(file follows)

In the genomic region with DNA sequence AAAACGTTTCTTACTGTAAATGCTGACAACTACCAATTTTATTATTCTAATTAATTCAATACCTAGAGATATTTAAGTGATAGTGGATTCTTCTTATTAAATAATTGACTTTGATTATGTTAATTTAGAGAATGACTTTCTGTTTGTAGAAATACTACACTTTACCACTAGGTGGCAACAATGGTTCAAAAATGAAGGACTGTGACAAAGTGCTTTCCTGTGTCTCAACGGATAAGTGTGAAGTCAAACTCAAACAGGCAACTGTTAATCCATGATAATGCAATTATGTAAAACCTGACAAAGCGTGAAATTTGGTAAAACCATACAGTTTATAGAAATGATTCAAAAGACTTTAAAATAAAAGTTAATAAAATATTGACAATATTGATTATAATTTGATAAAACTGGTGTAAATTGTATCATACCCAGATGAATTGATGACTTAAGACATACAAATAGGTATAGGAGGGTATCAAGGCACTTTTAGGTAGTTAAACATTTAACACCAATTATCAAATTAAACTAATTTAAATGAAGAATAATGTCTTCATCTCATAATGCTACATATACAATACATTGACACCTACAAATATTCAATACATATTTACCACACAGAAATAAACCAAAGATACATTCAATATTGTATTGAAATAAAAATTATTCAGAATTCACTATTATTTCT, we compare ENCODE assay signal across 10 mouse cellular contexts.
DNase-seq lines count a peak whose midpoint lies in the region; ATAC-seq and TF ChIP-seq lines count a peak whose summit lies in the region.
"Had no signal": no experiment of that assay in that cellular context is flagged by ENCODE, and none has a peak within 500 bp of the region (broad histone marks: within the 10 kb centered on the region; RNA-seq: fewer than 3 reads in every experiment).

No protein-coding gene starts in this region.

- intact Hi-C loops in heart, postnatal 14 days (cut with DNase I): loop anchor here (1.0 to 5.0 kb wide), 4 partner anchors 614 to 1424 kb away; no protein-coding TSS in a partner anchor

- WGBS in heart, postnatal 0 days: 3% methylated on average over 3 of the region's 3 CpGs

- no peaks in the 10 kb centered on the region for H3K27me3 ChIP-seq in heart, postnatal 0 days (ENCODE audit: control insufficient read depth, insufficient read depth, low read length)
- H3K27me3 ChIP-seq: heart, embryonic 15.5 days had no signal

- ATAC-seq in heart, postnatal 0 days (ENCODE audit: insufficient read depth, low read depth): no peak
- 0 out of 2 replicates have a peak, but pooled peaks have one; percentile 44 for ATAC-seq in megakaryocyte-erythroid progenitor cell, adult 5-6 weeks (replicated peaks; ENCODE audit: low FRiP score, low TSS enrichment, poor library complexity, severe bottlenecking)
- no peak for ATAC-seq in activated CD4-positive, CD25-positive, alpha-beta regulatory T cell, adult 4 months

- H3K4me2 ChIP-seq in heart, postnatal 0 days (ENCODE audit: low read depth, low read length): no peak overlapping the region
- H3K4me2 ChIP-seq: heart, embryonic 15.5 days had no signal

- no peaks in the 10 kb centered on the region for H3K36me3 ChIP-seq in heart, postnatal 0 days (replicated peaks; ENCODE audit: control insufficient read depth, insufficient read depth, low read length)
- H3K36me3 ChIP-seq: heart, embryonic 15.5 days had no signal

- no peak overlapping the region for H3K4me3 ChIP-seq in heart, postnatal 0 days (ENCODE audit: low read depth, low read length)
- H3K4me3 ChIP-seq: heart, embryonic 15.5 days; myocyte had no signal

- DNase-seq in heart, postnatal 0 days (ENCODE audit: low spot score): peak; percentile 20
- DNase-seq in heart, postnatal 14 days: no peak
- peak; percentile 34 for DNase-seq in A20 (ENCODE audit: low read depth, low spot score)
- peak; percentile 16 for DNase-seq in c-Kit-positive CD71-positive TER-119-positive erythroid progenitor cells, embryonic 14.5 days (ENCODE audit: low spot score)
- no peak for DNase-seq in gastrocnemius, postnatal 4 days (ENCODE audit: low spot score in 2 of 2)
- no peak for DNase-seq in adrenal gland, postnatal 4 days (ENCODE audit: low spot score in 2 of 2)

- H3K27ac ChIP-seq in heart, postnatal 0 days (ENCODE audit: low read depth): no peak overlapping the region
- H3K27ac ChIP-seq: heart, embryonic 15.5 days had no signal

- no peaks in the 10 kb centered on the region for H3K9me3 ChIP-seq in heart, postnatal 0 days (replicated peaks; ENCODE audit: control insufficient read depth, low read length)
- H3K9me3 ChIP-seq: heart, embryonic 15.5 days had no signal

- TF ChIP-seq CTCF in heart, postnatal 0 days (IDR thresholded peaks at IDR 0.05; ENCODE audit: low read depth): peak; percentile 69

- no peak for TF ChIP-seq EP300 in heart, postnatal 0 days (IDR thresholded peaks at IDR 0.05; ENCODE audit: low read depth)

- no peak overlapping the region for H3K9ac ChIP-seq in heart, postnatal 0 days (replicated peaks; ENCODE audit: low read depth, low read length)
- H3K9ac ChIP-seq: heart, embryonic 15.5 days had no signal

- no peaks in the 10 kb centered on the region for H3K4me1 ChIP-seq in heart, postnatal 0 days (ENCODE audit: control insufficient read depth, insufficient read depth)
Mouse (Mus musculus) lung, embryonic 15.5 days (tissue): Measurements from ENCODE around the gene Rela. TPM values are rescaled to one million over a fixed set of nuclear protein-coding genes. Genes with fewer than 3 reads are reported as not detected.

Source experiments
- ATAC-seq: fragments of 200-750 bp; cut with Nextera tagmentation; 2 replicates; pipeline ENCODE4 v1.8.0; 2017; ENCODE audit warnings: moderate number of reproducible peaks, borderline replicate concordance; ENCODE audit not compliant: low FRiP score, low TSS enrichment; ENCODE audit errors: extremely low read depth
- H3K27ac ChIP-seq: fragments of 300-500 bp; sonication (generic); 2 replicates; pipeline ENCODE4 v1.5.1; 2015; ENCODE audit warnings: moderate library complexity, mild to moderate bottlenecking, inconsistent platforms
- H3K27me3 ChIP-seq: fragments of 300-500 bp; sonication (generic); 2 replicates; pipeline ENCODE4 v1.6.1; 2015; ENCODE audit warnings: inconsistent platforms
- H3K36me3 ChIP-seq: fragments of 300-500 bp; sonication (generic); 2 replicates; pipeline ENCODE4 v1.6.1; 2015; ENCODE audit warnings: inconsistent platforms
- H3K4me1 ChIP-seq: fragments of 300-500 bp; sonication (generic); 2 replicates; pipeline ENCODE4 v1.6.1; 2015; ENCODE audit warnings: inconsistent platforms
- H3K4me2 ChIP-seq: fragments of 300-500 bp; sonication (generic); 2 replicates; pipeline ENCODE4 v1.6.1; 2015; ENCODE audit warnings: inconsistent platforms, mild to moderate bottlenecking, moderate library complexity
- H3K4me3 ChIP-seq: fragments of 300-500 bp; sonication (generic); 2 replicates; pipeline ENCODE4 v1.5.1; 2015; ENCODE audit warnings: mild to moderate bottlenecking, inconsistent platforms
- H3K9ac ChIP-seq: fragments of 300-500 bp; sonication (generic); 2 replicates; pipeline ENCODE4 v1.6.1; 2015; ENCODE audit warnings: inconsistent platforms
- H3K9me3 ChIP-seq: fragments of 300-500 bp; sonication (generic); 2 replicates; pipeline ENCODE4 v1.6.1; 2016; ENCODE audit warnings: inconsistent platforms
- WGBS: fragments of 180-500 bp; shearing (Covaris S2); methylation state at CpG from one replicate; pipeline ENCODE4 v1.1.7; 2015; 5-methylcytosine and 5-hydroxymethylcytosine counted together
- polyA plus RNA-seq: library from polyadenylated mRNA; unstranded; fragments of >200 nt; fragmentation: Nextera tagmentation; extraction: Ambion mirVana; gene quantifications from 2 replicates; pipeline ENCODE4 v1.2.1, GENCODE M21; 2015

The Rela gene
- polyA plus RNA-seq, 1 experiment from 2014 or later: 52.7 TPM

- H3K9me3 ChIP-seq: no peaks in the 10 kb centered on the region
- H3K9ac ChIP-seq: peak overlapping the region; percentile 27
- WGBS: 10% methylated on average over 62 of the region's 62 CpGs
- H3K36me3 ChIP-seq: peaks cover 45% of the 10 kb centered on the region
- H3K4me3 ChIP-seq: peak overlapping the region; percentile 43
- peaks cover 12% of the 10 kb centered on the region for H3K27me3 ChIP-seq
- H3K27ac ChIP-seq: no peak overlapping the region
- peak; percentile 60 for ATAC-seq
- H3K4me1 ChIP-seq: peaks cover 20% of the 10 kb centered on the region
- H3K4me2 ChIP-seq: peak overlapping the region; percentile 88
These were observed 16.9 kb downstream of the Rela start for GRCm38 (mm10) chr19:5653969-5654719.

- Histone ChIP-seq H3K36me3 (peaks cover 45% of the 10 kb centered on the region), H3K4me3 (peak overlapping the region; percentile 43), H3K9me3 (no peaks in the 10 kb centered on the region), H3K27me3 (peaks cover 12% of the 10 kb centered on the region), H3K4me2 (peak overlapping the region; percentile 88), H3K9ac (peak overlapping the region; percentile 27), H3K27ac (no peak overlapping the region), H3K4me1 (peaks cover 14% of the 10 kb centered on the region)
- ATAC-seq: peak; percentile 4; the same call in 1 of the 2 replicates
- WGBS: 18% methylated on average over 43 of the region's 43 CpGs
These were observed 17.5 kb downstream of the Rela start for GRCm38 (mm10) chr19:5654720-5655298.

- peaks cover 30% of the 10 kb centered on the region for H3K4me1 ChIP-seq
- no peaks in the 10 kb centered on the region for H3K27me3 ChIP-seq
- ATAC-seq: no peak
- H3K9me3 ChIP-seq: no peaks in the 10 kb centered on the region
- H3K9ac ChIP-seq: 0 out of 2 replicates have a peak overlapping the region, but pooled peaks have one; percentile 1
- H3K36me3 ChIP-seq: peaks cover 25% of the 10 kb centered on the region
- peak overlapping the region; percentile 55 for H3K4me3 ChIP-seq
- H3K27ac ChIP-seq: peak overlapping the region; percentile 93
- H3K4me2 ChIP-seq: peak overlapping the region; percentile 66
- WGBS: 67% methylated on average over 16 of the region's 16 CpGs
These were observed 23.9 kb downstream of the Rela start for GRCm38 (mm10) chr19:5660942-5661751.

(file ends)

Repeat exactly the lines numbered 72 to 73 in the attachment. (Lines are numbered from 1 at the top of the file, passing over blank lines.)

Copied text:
- WGBS: 67% methylated on average over 16 of the region's 16 CpGs
These were observed 23.9 kb downstream of the Rela start for GRCm38 (mm10) chr19:5660942-5661751.